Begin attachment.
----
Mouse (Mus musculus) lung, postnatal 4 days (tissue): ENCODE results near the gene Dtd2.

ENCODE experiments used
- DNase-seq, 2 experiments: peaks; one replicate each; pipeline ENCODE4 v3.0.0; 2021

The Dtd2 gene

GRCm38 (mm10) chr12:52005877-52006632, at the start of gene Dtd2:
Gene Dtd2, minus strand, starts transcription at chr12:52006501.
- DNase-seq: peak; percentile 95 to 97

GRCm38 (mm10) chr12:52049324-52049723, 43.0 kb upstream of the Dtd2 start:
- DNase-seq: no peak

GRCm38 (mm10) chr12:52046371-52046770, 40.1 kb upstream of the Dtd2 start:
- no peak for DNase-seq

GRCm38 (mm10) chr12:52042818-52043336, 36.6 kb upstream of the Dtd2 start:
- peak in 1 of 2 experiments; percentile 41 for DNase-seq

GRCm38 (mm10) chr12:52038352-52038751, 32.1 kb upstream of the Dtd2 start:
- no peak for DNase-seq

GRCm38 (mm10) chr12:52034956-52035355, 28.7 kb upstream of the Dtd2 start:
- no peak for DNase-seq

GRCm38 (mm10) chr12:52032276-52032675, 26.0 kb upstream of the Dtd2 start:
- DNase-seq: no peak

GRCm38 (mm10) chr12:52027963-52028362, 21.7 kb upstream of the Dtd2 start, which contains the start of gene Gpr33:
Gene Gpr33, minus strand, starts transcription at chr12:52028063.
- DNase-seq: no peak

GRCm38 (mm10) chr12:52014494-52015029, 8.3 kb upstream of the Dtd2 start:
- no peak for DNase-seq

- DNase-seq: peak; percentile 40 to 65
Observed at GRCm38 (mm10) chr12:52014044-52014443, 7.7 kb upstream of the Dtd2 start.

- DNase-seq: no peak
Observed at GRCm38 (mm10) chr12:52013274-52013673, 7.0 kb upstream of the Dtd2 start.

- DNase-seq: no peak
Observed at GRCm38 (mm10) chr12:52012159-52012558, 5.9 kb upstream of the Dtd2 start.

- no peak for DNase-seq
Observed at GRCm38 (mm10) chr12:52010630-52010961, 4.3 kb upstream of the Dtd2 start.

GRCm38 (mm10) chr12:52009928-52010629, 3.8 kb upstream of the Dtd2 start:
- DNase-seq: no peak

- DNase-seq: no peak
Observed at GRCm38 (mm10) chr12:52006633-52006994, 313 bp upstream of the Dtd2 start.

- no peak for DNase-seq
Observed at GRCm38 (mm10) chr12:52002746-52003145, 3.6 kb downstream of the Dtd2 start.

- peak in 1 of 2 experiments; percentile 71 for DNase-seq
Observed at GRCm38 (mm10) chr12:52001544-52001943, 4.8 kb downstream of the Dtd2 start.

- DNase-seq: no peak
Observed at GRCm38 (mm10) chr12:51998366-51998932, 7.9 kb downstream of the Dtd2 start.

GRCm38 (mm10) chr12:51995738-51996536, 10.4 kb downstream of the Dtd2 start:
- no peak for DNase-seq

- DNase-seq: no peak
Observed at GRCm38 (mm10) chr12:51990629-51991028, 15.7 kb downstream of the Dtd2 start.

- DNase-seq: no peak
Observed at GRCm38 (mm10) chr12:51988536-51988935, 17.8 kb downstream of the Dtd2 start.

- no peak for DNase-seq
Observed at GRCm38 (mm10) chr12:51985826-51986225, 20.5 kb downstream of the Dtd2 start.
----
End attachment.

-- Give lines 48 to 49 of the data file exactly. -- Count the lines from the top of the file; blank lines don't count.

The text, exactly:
Observed at GRCm38 (mm10) chr12:51988536-51988935, 17.8 kb downstream of the Dtd2 start.

- no peak for DNase-seq